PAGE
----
Peggy Houston was only 15 when she graduated from high school, and there was never any doubt in her mind that she would attend college. She was thankful to be raised in a community which valued education as a top priority; the question was never “are you going to go to college,” it was “where are you going to college?”
Having lived in Portland since the age of five, when Peggy entered Portland State in the late 1950s it had just become an accredited four-year institution. This meant she could easily afford college since she would not have to move and the tuition was low. “I received local scholarships and worked while I was in school,” she recalls. “I did not apply for any university scholarships – I just didn’t think to. Tuition was maybe $90+ a year. I was extremely grateful to have Portland State.”
Peggy graduated Portland State in 1959 with a degree in education. She had majored in music for two years singing soprano, however her parents urged her to get a teaching degree as “something to fall back on.” That had a lot to do with social conditions; it was only a year before she graduated that the first African American woman, Gloria Davy, sang at the Metropolitan Opera. During her time at Portland State, Peggy was the only African American in the music department.
Peggy taught in the Portland area and then in San Francisco where she met her husband Clarence, who was stationed at Vandenberg Air Force base. Clarence had trained with the famed Tuskegee Airmen black pilot fighter squadron in World War II. He was also a painter. In 1969, Peggy and Clarence moved to Spain when Clarence retired from Vandenberg. Peggy studied at the conservatory in Spain, rekindling her passion for singing, and Clarence concentrated on his art.
It was in the early 1980s, now living back in the United States, that Clarence was commissioned to create a calendar for the Miller Brewing Company that featured portraits of Civil Rights leaders. Not only was he to paint the portraits, he would write the content. Heading down to their local library in Colorado Springs, Clarence had a hard time finding any history of the movement or of black history in their collection. This always stayed with Peggy and in 1993 they did something about it.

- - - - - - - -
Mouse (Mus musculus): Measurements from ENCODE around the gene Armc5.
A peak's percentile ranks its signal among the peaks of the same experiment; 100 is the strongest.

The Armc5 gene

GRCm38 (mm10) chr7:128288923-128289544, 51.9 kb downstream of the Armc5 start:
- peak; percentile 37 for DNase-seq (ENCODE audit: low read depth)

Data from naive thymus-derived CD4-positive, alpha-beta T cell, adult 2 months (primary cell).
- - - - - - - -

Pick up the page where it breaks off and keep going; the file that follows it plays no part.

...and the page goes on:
Celebrating their 25th wedding anniversary, which fell over Thanksgiving weekend, Peggy and Clarence had a weekend of festivities which included an art show of Clarence’s work. The pieces sold like wildfire and with this windfall, the Shiver’s donated a portion of the proceeds to library with the direction of building a collection. The Shivers African-American Historical and Cultural Collection was not to be sequestered into its own corner of the library, it is circulated throughout, with children's books in the children's section, and so on.
Having had so much fun at their anniversary celebrations, friends urged Peggy and Clarence to host festivities the following year. “I said I will do it again, but you guys need to pay for it,” jokes Peggy. “This is when we realized that our donation did not have to be a one-time thing.”
Earnings from the endowment—which now totals over $100,000—are used to maintain and expand the library’s collection of works about, by, or for blacks.
Now in its 20th year, “The Celebration Concert Series,” which features black classical musicians from all over the country, is the main fundraising event for the Shivers African-American Historical Cultural Collection of the Pike’s Peak Library District.
The Shivers Fund benefits the African-American Historical and Cultural Collection at PPLD and provides cultural opportunities for youth. The Fund also offers special concerts throughout the year, and a Thanksgiving Celebration every other year featuring musicians, authors, and artists from around the country.
Peggy cites her mother as the original inspiration for her giving back to the community. "I grew up in a giving environment. I just feel that it is the normal thing to do. If one lives in a community, one should do all they possibly can to make that community the best it can be."
Learn more about The Shivers Fund
To donate to the Shivers Fund, make checks payable to Pikes Peak Library District Foundation with "Shivers Fund" written on the memo line and mailed to 3055 Purgatory Drive, Colorado Springs, CO 80918.